38 Barriers & Hazards ● Most objects stay in one state from creation  Don’t insert redundant barriers ● Always specify the right set of target units  Allows for minimal barrier ● Group barriers into same Barrier call  Will take the worst case of all, rather than potentially incurring multiple sequential barriers

39 Barriers enhance concurrency ● Resources both read and written in a given draw created dependency between draws  Most common case was UAV used in adjacent dispatches Dispatch 0 Dispatch 1 Dispatch 2 Dispatches (D3D11) Draw 0 Draw 1 Draw 2 Draw 3 Draw 0 Draw 1 Draw 2 Draw 3 Logical view of draws GPU timeline of draws Barrier

40 Barrier enables overlap ● Explicit barrier eliminates issue  App tells API when a true dependency exists, rather than it being assumed Dispatch 0 Dispatch 1 Dispatch 2 Dispatch 0 Dispatch 1 Dispatch 2 Logical view of dispatches Dispatches with explicit barrier control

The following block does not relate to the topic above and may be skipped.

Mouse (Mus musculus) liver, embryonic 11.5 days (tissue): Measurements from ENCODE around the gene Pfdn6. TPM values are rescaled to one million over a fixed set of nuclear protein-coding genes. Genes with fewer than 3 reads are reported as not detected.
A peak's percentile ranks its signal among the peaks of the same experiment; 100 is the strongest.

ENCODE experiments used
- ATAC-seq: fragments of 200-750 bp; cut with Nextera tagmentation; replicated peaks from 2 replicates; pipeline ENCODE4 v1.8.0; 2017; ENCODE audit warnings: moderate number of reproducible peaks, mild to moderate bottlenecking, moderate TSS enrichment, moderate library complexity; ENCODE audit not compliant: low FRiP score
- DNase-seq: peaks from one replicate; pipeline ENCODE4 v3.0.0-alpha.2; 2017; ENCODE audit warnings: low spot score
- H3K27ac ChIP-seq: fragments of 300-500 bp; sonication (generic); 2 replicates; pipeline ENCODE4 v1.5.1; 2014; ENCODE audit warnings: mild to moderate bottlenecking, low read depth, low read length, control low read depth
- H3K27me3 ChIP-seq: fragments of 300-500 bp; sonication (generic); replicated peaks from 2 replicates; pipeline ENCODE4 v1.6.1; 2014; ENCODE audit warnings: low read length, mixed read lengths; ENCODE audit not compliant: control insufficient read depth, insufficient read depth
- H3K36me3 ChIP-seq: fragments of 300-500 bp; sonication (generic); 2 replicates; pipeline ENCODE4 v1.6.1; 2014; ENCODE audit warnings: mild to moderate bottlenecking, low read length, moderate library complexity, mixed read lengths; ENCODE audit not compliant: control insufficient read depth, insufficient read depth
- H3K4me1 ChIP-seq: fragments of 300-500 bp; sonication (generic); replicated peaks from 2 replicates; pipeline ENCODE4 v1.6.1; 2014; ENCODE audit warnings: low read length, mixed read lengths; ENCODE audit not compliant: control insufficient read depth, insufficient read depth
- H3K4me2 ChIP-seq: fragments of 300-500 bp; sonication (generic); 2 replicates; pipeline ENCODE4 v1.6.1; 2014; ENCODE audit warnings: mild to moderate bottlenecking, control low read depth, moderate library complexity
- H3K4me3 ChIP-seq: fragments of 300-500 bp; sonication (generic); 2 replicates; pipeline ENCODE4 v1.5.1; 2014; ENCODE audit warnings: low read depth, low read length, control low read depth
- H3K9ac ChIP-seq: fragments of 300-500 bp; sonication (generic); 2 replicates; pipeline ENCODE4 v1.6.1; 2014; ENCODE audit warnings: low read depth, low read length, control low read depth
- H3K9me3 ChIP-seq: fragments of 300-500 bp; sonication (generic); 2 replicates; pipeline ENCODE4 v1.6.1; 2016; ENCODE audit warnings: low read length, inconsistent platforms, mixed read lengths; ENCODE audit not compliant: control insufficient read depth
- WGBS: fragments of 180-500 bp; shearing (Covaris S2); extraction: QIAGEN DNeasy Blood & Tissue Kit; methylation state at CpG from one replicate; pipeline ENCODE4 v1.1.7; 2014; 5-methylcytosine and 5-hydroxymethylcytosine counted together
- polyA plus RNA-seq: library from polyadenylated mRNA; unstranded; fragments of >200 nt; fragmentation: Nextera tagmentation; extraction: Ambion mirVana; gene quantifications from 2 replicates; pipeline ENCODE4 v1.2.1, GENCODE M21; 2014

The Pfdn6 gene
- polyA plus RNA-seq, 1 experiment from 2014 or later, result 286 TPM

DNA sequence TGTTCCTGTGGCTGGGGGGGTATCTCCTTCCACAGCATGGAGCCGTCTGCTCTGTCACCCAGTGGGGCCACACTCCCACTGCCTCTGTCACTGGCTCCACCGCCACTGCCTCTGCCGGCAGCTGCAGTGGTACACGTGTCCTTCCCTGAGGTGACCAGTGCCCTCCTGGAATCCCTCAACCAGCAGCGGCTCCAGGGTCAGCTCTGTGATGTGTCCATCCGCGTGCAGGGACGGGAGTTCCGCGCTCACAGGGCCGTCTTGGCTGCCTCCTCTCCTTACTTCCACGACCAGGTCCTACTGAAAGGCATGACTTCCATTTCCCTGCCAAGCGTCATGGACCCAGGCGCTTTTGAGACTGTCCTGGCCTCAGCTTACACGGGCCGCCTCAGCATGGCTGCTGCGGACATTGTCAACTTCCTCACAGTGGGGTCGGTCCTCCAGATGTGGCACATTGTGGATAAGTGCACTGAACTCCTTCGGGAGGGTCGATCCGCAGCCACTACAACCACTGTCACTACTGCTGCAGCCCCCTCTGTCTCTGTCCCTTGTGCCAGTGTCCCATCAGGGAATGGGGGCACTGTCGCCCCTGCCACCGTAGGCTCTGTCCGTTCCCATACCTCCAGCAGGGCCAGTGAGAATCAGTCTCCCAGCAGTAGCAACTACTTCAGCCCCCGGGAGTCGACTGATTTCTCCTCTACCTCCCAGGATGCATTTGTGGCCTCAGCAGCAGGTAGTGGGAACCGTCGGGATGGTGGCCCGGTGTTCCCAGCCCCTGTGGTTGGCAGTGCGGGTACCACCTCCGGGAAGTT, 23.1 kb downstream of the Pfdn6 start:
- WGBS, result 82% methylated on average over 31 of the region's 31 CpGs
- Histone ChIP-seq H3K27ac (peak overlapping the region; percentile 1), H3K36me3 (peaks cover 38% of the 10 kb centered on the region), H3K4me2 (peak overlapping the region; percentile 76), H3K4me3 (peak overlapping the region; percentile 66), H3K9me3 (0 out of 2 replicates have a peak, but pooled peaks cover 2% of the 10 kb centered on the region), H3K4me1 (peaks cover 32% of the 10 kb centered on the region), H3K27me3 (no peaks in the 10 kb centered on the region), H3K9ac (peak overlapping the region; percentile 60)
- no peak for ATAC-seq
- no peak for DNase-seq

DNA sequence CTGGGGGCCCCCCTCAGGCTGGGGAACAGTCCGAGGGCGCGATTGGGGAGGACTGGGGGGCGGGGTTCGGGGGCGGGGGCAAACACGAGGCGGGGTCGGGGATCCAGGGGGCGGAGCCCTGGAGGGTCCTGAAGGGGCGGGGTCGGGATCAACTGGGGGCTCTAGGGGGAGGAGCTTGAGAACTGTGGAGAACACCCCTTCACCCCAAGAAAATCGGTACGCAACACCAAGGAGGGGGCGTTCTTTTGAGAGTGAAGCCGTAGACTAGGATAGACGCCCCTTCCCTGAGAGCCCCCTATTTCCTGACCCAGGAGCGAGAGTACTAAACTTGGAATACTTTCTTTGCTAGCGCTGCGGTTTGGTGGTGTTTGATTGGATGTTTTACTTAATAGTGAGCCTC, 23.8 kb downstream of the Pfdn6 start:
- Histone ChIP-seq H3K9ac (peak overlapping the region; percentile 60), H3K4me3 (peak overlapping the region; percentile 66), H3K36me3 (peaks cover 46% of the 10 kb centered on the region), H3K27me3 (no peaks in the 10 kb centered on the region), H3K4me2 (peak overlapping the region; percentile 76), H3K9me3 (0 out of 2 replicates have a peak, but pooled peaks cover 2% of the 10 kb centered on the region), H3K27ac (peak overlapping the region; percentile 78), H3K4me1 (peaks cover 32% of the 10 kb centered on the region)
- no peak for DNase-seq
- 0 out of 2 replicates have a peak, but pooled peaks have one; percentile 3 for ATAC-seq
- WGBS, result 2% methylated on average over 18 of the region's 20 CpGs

41 CPU side ● D3D12 simplifies picture  Easier to associate driver effort with application actions  Less likely that driver itself is the bottleneck ● Be aware of your system buses

42 GPU side ● Environment is new  Less familiar without console experience  Interesting new hardware limits are now accessible ● Use the tools

43 Wrap up

44 Get Ready ● D3D12 done right isn’t just an API port  More so when referring to consoles ● Good engine design offers a lot of opportunity ● The power you’ve been asking for is here

45 Questions